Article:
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Author Topic: May 2007: Sigma SD14: 14MP? 4.6MP?  (Read 13052 times)
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« on: May 27, 2009, 02:16:37 PM »

Sigma SD14 Resolution: 14 MP?  4.6 MP?


It's not often that I get excited enough about a new camera to take a look at some technical aspect of the camera, but whenever there is a fundamental change that could affect the future of digital photography, I like to discover just what the impact is and how it could affect future products.  Being the owner of Digital Domain Inc. and the author of Qimage and Profile Prism, I don't have the time to do in depth camera reviews, take sample photographs, critique the camera body and controls, and so forth.  What I can do is delve into the heart of what makes a new camera stand out from the pack.  Since Sigma introduced the SD9 as the first prosumer full color capture camera, I've been hoping that the full color capture technology would take hold and we'd soon see the end of cameras using single color capture (Bayer mosaic) sensors.  The RGBG sensors used in nearly all dSLR's today can only capture one of three primary colors at each pixel: red, green, or blue.  The Foveon sensor used in the Sigma SD9/SD10 of yesteryear and the newly released SD14 can capture all three primary colors at each pixel site on the sensor.

While all other consumer/prosumer dSLR's capture only 1/3 of the color information for each pixel when compared to the SD14, what does this really mean as far as image quality?  Is the SD14 really comparable to 14 megapixel cameras?  How could it be when the SD14 produces a 4.6 megapixel final image?  Sigma markets the SD14 as a 14 "megapixel" camera because it records 14 million pieces of information for each image.  By comparison, a standard 14 MP dSLR also records 14 million pieces of information but it spreads the color information thin in order to gain resolution.  Few people can in their own mind equate this to overall image quality to know what effect "full color capture" has on actual photos.


The "Bayer Blur "

Having spent years developing color interpolation algorithms that try to take one color per pixel and reconstruct the missing 2/3 of the information, I can tell you I have never been a big fan of the Bayer RGBG sensor design.  In my opinion, it's simply a bad idea that has been implemented with enough finesse to make it quite effective given the obvious limitations.  It's similar to the internal combustion engine which is also a very dated and relatively simple design that has been refined to the point that it actually works quite well.  Capturing one color per pixel has inherent problems such as the fact that an antialiasing (basically blurring) filter must be used to spread light over a larger (than one pixel) area because at any pixel on the sensor, it takes a minimum of 9 pixels to capture all three primary colors!  The fact that so many (adjacent) pixels are needed in order to estimate the color of any given pixel in the final image also means that edge detail and sharpness can suffer significantly when shooting subjects that only stimulate one or two of the primary colors.  A deep red or blue subject suffers the most since the red and blue sensors only account for 1/4 of the pixels on the sensor.  A red rose, for example, may be noticeably less sharp and the veins in the petals may be far less detailed on a standard dSLR because only the red pixels on the sensor are gathering any useful data.  At that point, your 12.7 megapixel Canon 5D has just turned into a 3.2 MP camera.  Fortunately, there are very few subjects that are the exact shade of red needed to only stimulate the red pixels on the sensor.  Even a red rose will likely excite the green and/or blue sensors to some extent and even a little bit helps as that information (in the blue/green sensors) can still be used to resolve detail.  Still, with the standard Bayer one-color-per-pixel design, resolving power will drop off at least to some degree whenever you are shooting a subject that is not black and white.  Both theoretically and in practice, a standard camera's resolving power will begin to drop whenever a non-neutral color appears in the frame.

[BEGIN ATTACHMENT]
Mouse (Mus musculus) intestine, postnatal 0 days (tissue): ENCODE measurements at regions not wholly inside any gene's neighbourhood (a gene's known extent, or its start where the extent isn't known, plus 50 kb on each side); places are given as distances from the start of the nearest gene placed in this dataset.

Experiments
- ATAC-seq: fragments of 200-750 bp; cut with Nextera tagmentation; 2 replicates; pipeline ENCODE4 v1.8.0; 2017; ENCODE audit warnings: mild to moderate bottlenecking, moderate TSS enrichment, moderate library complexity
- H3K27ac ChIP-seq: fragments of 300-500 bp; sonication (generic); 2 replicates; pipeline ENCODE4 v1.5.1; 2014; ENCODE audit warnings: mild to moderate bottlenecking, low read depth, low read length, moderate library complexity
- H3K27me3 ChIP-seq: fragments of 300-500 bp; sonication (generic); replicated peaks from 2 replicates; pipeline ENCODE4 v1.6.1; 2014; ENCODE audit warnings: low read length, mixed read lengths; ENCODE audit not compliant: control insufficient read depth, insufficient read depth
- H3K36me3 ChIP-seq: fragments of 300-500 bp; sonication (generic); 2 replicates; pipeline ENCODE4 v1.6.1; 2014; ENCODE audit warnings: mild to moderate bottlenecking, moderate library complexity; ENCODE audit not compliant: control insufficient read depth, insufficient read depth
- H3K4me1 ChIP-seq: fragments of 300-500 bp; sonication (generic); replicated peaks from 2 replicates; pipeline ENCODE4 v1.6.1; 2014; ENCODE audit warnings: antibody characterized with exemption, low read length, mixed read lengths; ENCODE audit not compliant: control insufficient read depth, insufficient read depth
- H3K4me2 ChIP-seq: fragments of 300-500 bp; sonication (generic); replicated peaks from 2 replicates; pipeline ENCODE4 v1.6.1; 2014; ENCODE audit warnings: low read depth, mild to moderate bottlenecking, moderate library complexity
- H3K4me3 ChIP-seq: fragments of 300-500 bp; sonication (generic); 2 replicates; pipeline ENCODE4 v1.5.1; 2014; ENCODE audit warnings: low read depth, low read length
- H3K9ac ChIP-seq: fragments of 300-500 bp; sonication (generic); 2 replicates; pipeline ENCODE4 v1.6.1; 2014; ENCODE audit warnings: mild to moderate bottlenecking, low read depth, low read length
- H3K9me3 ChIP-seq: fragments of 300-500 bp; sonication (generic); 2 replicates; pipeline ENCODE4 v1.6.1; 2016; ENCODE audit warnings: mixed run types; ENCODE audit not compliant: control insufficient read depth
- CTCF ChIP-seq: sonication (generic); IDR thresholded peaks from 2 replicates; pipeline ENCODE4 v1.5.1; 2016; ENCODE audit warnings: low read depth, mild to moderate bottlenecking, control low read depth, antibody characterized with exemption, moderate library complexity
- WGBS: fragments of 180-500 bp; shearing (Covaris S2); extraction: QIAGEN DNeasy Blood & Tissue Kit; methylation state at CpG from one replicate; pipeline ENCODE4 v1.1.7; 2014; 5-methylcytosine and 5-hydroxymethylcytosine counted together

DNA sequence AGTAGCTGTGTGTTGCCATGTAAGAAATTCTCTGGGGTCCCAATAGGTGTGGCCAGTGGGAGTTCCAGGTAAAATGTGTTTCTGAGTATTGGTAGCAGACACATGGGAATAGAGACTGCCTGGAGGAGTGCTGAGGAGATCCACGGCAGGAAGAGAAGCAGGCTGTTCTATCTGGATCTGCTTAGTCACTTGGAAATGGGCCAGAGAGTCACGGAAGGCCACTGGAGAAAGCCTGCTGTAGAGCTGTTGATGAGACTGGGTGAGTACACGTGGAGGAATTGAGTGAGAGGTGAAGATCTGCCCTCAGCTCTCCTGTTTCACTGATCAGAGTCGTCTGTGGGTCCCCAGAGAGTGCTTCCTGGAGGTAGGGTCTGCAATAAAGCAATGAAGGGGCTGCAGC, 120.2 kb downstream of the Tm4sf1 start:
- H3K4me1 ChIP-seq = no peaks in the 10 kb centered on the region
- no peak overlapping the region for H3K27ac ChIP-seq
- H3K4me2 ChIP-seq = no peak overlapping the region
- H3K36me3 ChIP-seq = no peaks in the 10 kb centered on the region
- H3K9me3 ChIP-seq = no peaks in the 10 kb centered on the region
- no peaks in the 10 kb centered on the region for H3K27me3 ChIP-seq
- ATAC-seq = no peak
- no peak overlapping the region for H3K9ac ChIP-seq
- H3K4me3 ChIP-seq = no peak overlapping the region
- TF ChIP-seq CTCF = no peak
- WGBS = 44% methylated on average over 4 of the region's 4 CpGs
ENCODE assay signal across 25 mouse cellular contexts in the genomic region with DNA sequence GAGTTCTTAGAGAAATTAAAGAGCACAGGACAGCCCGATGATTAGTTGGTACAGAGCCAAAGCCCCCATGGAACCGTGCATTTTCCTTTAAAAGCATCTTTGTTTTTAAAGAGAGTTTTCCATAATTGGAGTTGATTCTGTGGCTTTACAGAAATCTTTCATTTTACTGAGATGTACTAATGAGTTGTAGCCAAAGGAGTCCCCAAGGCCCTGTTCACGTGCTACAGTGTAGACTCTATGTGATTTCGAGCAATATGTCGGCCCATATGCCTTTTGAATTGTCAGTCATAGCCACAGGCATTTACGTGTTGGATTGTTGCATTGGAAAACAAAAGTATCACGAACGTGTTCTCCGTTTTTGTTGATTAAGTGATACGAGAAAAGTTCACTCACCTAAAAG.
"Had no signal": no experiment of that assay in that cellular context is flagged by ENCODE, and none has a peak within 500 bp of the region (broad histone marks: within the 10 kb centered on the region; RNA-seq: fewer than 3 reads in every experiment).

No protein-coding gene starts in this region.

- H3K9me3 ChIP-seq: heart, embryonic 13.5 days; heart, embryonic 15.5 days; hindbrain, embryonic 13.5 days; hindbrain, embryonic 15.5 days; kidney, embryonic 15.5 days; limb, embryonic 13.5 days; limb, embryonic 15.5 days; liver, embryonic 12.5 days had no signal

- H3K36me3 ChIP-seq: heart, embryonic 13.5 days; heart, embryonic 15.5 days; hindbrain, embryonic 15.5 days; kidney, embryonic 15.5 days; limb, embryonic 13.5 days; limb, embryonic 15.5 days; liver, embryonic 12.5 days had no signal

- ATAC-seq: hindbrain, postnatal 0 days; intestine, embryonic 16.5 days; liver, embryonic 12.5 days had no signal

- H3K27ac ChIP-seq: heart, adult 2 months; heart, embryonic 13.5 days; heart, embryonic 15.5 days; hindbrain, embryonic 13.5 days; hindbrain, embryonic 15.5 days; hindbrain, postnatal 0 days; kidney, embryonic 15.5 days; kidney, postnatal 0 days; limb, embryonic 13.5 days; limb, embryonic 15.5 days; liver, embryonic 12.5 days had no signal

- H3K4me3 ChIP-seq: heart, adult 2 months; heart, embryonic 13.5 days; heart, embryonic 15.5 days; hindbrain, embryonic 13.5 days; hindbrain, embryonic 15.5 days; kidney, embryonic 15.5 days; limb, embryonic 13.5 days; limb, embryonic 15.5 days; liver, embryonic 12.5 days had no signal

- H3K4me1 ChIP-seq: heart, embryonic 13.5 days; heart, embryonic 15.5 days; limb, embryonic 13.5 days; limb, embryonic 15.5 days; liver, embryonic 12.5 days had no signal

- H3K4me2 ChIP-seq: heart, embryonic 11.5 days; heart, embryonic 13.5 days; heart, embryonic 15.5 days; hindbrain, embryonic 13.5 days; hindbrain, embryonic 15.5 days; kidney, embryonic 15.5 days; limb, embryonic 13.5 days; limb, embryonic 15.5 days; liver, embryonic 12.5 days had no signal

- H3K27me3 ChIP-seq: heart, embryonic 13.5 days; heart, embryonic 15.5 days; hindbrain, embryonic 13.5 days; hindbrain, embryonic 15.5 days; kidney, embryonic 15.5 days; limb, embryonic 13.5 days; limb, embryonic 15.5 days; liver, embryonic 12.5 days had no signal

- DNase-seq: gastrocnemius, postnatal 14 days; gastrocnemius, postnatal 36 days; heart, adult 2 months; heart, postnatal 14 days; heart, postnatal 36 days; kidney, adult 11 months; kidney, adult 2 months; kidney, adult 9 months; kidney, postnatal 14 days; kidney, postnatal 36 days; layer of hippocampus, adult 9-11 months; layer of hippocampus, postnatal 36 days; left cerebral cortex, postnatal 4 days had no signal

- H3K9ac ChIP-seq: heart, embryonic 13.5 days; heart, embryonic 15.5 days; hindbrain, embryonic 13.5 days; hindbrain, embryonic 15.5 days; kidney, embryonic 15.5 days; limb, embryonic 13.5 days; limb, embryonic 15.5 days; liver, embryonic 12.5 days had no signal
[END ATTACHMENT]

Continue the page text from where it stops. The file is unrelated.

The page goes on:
A brief look at the SD1

The SD14 is the newest entry using Foveon's full color capture sensor design in a Sigma camera.  Full color capture means that all three colors (red, green, and blue) are captured at each pixel location on the sensor.  Capturing full color eliminates the need for the "Bayer Blur", antialiasing, and the "finagling" of color around edges that can make some areas look unsharp on a standard camera.  While the SD9/SD10 used similar technology, those cameras were more limiting in that they had no in-camera JPEG shooting mode, a necessity for some journalistic type work, and color was often a bit inconsistent under different lighting necessitating more color tweaking than would normally be necessary.  Still, the 3D effect or "presence" of images from the SD9/SD10 was unrivaled.  Until now!  The SD14 has improvements in color accuracy, noise, and resolution that make it a solid contender that can compete with the best dSLR's on the market today.